Menopause is defined as the 12-month period after a woman’s last menstruation. Perimenopause, or menopausal transition, is defined as the years leading up to a woman’s last period, and is what women commonly think of as “menopause.”

Perimenopause can begin between 45 to 55 years old and can last between 7 to 14 years. During this time, the body’s hormones, progesterone, and estrogen vary greatly. Menopause can be triggered by a hysterectomy or surgical removal of the ovaries.

Some women experience symptoms during perimenopause and others do not. Common symptoms include:

  • Changes in menstruation. During perimenopause, periods may become more irregular in their length and flow. They may last shorter or longer and have a lighter or heavier flow than usual.
  • Hot flashes. Hot flashes can last between 30 seconds to 10 minutes and can occur as frequently as several times an hour or as infrequently as once or twice a week. Hot flashes can present as flushing and heat on the face and neck and red blotches on the chest, back and arms. Women may experience heavy sweating followed by cold shivering.
  • Difficulty sleeping. Hot flashes can occur at night, often waking women up. Other women report difficulty falling or staying asleep.
  • Changes in mood. Women may experience changes in their mood, such as irritability, depression, and anxiety.
  • Painful intercourse. With the loss of hormones, the vagina begins to atrophy and become drier, often making sexual intercourse painful or uncomfortable.
  • Bladder incontinence. Women can have difficulty holding urine long enough to get to the bathroom. They may experience a sudden urge to urinate, as well as urine leakage during exercise, sneezing, or laughing.
  • Weight changes. The body starts to use energy differently, leading to fat and muscle redistribution. Women may experience a loss in muscle mass and gain weight more easily. They may also experience thinner skin and stiff and achy joints and muscles.
  • Bone changes. During this time, bones can become less dense, leading to osteoporosis or fractures.

If you are experiencing any of these symptoms, or think you may be entering perimenopause, we recommend speaking with your provider. Your provider may want to obtain lab work to check hormone levels and discuss therapy options to manage symptoms.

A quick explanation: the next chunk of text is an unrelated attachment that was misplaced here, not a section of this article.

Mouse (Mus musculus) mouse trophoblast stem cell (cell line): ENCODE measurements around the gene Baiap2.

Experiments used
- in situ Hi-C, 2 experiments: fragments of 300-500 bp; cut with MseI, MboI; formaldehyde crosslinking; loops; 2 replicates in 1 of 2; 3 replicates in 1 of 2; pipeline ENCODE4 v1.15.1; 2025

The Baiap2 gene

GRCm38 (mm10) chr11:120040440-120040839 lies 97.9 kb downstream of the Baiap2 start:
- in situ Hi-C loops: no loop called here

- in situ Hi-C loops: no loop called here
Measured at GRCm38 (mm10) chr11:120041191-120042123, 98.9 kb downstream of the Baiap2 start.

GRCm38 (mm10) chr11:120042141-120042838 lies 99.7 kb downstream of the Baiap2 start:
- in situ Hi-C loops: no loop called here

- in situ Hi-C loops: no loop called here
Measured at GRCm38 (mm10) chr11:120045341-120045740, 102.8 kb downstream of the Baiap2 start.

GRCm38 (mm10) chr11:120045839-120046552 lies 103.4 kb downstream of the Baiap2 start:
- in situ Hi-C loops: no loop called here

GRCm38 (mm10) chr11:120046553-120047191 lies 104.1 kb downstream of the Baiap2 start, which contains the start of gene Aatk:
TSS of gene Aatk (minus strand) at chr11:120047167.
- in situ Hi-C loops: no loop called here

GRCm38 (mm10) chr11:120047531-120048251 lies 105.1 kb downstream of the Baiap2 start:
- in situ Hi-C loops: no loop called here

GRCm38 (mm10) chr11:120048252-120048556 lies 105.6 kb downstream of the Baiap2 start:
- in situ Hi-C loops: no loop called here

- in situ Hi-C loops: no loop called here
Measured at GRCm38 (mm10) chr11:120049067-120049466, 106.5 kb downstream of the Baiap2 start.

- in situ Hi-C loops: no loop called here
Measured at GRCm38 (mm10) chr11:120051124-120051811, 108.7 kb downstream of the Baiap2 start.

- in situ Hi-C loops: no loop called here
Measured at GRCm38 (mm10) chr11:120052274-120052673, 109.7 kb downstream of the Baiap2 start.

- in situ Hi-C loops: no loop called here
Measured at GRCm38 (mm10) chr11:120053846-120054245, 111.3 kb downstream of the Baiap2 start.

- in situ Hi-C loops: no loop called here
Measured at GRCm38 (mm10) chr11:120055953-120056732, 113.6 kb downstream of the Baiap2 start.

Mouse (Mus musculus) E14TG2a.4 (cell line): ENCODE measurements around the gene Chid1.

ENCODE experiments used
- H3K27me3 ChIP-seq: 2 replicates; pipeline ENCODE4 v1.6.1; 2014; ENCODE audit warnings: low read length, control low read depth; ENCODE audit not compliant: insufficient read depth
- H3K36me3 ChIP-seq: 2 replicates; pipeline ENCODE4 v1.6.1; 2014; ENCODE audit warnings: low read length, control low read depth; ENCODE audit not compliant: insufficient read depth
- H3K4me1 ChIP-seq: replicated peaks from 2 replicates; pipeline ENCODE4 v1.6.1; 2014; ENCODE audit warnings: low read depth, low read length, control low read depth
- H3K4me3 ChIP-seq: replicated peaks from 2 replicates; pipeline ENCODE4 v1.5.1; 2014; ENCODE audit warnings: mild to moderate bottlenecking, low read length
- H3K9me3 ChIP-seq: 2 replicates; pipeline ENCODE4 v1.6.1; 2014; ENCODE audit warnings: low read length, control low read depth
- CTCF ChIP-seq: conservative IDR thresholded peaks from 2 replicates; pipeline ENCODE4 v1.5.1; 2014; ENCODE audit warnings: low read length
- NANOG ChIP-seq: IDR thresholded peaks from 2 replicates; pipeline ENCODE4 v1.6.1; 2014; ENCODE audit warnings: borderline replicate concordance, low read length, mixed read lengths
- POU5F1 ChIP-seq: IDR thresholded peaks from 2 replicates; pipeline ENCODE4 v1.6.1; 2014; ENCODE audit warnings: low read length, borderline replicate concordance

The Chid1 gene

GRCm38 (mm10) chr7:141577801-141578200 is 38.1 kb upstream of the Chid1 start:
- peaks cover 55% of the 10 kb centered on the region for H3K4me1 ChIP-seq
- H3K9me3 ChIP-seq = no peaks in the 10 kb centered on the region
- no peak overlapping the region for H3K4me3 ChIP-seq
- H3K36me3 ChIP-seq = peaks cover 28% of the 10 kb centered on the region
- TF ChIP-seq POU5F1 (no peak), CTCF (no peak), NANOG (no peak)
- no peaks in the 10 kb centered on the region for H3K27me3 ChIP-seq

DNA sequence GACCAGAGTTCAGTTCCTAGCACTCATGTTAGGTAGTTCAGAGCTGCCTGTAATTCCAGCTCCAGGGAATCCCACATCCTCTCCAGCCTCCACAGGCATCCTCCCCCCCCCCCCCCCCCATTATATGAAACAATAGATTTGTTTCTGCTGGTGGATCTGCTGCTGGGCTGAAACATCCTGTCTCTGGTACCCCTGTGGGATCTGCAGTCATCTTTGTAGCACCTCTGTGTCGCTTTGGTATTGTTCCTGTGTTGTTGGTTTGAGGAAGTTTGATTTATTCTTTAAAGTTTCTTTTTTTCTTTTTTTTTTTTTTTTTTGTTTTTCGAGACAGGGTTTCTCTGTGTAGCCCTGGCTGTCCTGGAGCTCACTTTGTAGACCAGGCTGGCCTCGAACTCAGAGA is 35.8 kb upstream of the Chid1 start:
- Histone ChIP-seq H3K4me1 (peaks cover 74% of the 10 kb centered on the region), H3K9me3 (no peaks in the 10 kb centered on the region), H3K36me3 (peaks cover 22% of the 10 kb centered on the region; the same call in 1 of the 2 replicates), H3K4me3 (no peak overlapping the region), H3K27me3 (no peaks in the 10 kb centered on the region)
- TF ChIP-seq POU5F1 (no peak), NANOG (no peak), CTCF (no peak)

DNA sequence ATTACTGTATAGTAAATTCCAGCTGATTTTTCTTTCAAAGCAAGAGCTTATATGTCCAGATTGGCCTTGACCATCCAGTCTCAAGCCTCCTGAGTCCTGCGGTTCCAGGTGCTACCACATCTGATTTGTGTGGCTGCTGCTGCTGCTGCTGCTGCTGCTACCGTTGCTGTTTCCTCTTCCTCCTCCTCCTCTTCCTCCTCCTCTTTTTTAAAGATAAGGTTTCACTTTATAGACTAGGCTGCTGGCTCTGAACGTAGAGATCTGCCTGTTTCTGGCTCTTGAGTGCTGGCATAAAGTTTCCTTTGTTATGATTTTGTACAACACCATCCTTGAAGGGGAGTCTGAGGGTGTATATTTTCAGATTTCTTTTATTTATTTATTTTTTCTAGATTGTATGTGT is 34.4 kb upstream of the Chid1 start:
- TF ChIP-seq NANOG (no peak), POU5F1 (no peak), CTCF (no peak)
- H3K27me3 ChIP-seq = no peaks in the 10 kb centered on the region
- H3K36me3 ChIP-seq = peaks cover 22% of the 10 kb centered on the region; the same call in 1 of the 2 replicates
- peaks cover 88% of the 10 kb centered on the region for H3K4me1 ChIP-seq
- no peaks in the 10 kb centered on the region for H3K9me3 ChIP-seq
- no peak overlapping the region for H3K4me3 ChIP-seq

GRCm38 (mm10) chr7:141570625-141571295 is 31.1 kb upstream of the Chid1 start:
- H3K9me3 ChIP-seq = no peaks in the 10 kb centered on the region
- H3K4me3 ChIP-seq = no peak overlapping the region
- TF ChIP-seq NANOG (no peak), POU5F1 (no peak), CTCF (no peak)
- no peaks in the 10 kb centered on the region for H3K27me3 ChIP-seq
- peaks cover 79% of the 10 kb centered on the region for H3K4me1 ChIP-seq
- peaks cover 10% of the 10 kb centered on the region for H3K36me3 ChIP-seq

There are many lifestyle modifications you can make to improve your symptoms:

  • Hot flashes. Try carrying a portable fan or dressing in layers that can be removed if needed. Avoid eating spicy foods or drinking alcohol or caffeine. It is recommended to quit smoking. Hot flashes can be more frequent and severe in overweight and obese women, so maintaining a healthy weight is encouraged. If you are experiencing hot flashes at night, try drinking small amounts of cold water before bed. Self-calming techniques, such as yoga or meditation, can also help manage hot flashes. Severe hot flashes can be treated with prescription medications, such as SSRIs or hormone replacement therapy.
  • Sleep. Maintaining a regular sleep schedule, such as going to bed and getting up at the same time, is very important. Avoid naps in the afternoon, as well as eating large meals or drinking caffeine before bed. Avoid using a phone or watching television before bed. Melatonin supplements can help you fall asleep faster and stay asleep longer. Improved sleep can also improve mood changes such as irritability, anxiety, and depression.
  • Bladder Incontinence. Limit or avoid caffeine. Losing weight can relieve extra pressure on your bladder. Kegel exercises can strengthen pelvic floor muscles and improve bladder function. Urinary pads or reusable urinary caps can be used on a daily basis.

In addition to lifestyle changes, there are over-the-counter supplements and natural remedies available. If symptoms do not improve with lifestyle modifications, speak with your provider about possible prescription medications.

All information was provided by:

National Institutes of Health